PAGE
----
Join Jason Osder for an in-depth discussion in this video Building sequences and scenes, part of Premiere Pro: Documentary Editing.
We're at a really interesting part of our edit. I sort of liken this to painting with oils, and if you've ever painted with oils, you know that a lot of blending of the colors happens right on the canvas. This is similar. We've already laid down our "colors", that is our B-roll and our interviews, but we haven't blended them together yet, and that's the craft of actually editing. So, we'll be doing that quite a bit, and we're going to start it right here and now. To work on the timeline, I like to have a little more space on the timeline.
So I will go ahead and change workspaces, and I find I am doing this a lot in Adobe Premiere Pro, and I think that's just fine. I like to usually start with one of the pre-built ones, in this case, the Editing (CS5.5) is going to be almost perfect, because I've got the full length of timeline, don't need markers anymore, might need to go to the Project Bin, but not a whole lot there. I might do something like get myself just a little more timeline real-estate to see more. Okay. I am set to edit, and I am going to start at the very beginning, and just start to see what I'm working with here, and kind of massage it into place how I think it's going to work.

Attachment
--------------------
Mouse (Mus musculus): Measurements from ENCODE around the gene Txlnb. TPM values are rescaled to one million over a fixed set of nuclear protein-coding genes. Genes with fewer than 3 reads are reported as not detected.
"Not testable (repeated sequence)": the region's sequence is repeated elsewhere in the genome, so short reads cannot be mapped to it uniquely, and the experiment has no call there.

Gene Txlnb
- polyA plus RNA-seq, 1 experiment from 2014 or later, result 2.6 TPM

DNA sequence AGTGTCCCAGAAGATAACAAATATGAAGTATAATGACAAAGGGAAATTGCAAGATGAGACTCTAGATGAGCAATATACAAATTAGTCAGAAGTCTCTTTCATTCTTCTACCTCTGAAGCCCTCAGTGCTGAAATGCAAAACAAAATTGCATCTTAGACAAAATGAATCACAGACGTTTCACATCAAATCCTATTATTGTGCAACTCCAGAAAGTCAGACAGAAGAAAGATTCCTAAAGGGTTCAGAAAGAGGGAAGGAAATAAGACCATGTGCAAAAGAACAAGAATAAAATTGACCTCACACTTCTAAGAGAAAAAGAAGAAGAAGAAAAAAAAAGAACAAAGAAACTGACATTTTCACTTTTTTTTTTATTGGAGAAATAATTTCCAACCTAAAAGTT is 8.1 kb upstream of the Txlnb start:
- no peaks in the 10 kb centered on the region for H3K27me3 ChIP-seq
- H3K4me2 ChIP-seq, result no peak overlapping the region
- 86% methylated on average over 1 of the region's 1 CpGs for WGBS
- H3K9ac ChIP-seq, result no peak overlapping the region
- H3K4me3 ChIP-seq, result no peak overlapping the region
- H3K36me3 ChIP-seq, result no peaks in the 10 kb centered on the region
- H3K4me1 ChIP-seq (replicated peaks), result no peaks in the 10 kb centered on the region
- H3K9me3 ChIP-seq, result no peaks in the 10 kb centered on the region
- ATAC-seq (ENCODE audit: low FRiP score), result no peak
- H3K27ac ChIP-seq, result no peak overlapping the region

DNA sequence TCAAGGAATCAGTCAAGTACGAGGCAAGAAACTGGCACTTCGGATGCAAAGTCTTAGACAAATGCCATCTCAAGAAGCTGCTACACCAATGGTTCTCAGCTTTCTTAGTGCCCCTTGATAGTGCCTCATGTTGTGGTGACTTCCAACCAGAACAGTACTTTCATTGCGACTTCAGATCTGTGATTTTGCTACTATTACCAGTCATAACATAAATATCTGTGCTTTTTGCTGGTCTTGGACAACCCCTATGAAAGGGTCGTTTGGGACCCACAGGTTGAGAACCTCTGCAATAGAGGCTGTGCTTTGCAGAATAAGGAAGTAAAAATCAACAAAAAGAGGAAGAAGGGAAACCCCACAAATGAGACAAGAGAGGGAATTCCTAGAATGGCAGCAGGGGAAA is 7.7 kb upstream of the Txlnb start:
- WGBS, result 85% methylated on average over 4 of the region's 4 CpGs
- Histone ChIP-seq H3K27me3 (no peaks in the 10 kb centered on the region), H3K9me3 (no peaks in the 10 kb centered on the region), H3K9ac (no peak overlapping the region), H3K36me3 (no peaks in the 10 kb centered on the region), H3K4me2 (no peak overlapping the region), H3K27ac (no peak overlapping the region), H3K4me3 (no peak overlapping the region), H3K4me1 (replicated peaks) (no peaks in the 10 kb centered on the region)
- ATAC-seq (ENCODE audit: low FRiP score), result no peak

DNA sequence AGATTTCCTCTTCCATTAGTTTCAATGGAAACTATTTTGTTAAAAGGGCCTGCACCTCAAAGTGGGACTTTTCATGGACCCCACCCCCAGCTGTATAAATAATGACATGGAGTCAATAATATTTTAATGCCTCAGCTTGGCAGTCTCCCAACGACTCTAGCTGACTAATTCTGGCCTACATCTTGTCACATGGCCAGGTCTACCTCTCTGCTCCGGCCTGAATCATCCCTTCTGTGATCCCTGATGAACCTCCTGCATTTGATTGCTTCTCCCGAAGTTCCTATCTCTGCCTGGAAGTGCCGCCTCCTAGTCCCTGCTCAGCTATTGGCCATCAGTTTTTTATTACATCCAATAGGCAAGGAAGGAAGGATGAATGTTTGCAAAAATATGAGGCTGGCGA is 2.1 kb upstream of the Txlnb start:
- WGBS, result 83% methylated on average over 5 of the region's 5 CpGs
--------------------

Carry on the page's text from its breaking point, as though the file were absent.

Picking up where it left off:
I am not being too particular or too careful here, but I'm doing that next layer of actually editing. And in this case, I definitely like the shot, and I definitely like the natural sounds. (video playing) But what I seem to have missed is the nice pan in that shot that I remember from my logging. So it's going to be really easy to use the Slip tool and just find where that pan hits. So I want to make sure that the portion of the shot I am using is the heart of the pan.